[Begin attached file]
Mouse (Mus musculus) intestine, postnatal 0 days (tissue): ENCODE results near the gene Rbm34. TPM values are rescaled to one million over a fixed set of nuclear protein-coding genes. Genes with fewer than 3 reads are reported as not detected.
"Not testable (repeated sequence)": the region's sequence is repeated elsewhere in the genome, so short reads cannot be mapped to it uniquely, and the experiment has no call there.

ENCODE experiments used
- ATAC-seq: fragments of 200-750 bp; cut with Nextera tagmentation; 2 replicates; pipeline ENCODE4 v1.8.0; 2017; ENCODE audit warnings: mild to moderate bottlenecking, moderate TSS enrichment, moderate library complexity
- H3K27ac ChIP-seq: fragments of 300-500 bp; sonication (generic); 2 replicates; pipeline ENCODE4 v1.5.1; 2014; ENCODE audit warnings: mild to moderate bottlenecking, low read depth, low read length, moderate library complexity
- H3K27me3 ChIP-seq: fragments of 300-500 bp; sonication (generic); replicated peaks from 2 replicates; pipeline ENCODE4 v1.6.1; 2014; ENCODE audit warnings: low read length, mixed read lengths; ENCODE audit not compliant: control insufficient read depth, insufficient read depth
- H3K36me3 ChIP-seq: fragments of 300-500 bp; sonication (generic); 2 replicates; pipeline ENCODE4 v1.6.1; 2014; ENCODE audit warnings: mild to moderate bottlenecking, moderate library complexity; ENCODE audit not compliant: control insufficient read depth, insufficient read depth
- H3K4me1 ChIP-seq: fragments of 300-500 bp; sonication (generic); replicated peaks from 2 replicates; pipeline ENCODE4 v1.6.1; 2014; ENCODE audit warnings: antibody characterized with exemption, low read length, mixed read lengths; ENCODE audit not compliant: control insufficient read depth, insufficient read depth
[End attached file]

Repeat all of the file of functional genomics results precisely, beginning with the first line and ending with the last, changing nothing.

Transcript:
Mouse (Mus musculus) intestine, postnatal 0 days (tissue): ENCODE results near the gene Rbm34. TPM values are rescaled to one million over a fixed set of nuclear protein-coding genes. Genes with fewer than 3 reads are reported as not detected.
"Not testable (repeated sequence)": the region's sequence is repeated elsewhere in the genome, so short reads cannot be mapped to it uniquely, and the experiment has no call there.

ENCODE experiments used
- ATAC-seq: fragments of 200-750 bp; cut with Nextera tagmentation; 2 replicates; pipeline ENCODE4 v1.8.0; 2017; ENCODE audit warnings: mild to moderate bottlenecking, moderate TSS enrichment, moderate library complexity
- H3K27ac ChIP-seq: fragments of 300-500 bp; sonication (generic); 2 replicates; pipeline ENCODE4 v1.5.1; 2014; ENCODE audit warnings: mild to moderate bottlenecking, low read depth, low read length, moderate library complexity
- H3K27me3 ChIP-seq: fragments of 300-500 bp; sonication (generic); replicated peaks from 2 replicates; pipeline ENCODE4 v1.6.1; 2014; ENCODE audit warnings: low read length, mixed read lengths; ENCODE audit not compliant: control insufficient read depth, insufficient read depth
- H3K36me3 ChIP-seq: fragments of 300-500 bp; sonication (generic); 2 replicates; pipeline ENCODE4 v1.6.1; 2014; ENCODE audit warnings: mild to moderate bottlenecking, moderate library complexity; ENCODE audit not compliant: control insufficient read depth, insufficient read depth
- H3K4me1 ChIP-seq: fragments of 300-500 bp; sonication (generic); replicated peaks from 2 replicates; pipeline ENCODE4 v1.6.1; 2014; ENCODE audit warnings: antibody characterized with exemption, low read length, mixed read lengths; ENCODE audit not compliant: control insufficient read depth, insufficient read depth